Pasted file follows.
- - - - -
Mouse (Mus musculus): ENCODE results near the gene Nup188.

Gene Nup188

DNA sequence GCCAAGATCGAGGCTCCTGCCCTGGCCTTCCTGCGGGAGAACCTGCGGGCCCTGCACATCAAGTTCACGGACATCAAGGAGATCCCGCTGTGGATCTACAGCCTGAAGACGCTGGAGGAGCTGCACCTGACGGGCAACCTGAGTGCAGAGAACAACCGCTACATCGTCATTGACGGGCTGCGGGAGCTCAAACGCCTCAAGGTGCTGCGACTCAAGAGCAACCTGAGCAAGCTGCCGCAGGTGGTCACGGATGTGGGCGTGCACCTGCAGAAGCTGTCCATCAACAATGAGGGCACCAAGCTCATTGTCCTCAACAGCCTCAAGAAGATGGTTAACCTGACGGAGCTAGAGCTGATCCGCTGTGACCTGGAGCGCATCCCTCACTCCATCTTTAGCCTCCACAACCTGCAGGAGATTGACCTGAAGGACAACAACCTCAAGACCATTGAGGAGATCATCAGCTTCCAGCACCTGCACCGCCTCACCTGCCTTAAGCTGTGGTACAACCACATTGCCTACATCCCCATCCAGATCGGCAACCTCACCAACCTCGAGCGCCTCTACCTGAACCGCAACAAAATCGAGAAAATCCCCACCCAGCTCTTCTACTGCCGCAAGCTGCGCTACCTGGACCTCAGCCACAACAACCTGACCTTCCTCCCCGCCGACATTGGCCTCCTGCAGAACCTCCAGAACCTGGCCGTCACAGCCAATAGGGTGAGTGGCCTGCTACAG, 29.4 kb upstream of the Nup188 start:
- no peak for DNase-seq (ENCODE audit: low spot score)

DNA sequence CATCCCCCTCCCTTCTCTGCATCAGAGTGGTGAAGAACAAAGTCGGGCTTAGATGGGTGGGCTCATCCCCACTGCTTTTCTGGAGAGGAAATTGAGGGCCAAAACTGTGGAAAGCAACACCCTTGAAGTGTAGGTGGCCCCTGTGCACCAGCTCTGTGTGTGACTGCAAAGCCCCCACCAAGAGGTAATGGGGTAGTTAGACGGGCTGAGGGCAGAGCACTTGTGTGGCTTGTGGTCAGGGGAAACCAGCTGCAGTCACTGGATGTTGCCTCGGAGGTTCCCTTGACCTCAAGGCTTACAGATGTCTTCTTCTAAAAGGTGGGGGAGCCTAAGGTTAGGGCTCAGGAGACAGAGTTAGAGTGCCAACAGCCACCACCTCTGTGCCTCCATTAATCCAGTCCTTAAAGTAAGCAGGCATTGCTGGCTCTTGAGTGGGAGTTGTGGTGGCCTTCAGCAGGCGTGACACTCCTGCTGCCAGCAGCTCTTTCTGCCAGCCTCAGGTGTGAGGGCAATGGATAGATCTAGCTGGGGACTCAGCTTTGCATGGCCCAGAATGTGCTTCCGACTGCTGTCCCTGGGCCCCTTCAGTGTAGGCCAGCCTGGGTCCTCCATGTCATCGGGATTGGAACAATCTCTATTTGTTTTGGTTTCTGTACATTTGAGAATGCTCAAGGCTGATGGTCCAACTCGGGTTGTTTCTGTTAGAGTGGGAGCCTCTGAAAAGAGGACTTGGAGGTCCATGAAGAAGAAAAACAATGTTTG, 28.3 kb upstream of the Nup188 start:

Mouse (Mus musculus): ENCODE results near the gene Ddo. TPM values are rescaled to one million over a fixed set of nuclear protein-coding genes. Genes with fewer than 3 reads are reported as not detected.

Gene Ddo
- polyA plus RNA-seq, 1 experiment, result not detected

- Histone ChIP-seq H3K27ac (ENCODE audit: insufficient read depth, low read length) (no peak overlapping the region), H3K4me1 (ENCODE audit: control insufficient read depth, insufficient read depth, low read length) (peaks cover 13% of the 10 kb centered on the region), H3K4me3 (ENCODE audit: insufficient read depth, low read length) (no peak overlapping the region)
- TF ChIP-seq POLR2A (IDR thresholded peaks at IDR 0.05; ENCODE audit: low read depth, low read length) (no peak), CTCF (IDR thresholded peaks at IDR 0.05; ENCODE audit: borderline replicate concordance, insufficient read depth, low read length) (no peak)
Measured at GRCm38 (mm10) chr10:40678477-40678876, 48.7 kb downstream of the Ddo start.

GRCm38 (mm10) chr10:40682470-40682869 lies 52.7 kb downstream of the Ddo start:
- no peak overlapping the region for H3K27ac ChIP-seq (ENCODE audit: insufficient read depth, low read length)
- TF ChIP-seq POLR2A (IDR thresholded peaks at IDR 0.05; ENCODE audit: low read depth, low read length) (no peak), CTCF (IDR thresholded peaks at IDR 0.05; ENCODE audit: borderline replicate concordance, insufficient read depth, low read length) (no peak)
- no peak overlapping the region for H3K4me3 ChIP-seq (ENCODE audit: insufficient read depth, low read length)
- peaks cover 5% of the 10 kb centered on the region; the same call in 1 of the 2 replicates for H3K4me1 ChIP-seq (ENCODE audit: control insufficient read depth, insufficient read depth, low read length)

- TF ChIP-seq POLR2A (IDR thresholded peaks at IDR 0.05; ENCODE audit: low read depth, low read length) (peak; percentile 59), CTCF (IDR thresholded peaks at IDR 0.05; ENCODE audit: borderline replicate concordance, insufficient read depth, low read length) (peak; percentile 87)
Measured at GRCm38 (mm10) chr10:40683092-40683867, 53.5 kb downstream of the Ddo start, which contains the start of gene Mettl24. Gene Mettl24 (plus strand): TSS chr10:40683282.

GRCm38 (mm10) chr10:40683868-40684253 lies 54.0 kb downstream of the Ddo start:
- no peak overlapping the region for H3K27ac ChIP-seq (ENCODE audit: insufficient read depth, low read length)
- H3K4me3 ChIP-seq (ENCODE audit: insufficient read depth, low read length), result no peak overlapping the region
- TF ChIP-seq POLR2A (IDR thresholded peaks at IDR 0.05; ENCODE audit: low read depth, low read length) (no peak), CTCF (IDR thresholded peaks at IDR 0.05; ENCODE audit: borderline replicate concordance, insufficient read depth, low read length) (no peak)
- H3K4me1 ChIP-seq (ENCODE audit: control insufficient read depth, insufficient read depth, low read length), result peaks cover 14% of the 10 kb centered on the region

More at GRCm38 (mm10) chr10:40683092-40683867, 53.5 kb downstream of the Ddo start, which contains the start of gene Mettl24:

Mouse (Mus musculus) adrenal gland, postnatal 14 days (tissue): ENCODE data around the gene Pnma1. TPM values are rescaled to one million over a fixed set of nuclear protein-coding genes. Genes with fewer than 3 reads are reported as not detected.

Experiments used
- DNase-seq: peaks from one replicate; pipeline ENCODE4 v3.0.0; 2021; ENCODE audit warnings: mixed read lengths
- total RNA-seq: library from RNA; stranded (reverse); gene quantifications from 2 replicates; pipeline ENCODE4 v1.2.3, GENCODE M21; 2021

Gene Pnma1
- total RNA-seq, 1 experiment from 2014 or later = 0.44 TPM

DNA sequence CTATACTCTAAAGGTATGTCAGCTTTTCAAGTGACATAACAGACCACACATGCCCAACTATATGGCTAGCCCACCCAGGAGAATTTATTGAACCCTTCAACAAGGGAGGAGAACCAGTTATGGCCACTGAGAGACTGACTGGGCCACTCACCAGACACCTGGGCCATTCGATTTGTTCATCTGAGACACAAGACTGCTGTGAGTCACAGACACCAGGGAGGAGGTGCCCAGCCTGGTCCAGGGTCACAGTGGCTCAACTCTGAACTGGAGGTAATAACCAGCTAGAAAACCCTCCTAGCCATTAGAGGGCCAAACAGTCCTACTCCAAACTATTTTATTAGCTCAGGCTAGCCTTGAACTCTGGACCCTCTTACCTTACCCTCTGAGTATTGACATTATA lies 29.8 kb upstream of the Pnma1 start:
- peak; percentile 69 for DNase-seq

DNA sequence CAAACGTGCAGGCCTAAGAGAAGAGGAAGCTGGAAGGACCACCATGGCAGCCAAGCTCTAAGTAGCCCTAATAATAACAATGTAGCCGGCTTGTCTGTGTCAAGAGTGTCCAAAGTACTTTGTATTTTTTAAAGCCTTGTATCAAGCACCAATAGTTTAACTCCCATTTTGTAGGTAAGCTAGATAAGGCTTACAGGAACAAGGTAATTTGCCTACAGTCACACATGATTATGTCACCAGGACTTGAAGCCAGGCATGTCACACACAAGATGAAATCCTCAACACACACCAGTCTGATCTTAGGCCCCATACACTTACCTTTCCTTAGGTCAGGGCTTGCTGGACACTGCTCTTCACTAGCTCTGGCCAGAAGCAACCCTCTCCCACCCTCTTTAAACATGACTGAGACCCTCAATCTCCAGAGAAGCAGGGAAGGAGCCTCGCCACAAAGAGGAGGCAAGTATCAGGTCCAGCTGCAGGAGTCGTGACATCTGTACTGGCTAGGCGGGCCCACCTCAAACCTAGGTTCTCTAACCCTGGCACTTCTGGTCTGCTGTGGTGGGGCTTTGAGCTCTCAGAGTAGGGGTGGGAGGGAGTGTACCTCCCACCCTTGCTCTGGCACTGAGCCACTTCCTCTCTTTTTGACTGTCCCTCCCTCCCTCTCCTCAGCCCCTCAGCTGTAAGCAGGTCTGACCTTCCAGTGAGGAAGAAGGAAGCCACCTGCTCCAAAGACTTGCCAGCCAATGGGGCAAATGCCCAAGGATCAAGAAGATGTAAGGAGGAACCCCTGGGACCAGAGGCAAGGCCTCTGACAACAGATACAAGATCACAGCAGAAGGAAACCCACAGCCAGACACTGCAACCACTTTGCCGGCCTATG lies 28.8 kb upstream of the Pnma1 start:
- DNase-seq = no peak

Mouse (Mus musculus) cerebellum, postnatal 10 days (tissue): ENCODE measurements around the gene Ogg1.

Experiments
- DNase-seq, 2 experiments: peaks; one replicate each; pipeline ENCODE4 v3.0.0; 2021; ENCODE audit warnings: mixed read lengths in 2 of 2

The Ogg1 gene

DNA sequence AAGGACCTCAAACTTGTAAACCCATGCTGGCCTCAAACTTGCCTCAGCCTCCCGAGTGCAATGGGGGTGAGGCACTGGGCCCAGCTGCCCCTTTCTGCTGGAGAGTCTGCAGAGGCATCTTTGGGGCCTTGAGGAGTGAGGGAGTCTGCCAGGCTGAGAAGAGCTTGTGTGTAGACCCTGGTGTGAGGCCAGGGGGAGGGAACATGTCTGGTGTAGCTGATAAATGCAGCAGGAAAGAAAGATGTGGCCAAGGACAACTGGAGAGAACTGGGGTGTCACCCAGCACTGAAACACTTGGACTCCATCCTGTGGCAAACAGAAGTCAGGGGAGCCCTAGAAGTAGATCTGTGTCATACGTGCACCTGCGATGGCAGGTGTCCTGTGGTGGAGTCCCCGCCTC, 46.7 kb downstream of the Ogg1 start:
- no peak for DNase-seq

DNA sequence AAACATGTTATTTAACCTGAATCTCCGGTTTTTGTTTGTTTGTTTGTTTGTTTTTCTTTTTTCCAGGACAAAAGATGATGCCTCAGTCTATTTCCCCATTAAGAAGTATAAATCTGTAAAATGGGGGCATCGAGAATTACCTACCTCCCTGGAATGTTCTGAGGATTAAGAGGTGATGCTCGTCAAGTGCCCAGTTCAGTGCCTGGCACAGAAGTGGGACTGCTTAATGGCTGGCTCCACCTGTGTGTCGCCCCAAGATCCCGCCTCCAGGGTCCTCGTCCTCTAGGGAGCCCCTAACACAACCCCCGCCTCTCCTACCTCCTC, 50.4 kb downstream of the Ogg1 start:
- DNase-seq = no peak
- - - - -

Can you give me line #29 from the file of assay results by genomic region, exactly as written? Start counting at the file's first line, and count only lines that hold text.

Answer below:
Gene Pnma1